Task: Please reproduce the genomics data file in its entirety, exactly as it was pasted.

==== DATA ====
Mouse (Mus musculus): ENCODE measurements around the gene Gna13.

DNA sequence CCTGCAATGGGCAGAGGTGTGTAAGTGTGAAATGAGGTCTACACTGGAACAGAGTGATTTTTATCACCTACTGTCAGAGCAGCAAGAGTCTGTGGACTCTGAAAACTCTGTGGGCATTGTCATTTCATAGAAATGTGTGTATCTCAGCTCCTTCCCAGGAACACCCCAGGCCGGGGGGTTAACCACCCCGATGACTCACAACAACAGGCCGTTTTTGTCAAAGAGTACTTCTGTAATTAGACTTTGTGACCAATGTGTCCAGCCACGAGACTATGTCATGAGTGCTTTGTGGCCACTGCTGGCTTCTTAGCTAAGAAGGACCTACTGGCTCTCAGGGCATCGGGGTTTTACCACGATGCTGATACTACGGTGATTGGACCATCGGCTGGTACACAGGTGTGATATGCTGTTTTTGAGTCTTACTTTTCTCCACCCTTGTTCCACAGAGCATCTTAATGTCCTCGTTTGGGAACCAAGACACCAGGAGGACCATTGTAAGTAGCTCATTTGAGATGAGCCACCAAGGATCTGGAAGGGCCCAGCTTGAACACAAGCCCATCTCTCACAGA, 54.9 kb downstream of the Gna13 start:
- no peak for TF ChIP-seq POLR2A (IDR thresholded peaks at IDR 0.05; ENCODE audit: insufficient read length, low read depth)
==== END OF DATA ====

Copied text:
Mouse (Mus musculus): ENCODE measurements around the gene Gna13.

DNA sequence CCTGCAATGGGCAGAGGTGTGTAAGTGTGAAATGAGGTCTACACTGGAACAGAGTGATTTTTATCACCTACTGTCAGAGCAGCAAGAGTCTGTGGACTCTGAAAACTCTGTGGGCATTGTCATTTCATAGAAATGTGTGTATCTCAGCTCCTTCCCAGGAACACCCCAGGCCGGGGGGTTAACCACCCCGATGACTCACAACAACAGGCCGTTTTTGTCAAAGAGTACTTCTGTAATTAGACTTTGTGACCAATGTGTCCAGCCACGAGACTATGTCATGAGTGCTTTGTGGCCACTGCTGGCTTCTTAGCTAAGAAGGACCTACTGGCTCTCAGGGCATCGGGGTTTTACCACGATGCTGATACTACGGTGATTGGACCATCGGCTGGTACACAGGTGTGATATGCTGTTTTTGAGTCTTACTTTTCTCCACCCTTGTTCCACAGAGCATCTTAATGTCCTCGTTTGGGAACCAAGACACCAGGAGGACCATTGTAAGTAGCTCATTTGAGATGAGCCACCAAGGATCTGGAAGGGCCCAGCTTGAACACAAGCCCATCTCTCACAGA, 54.9 kb downstream of the Gna13 start:
- no peak for TF ChIP-seq POLR2A (IDR thresholded peaks at IDR 0.05; ENCODE audit: insufficient read length, low read depth)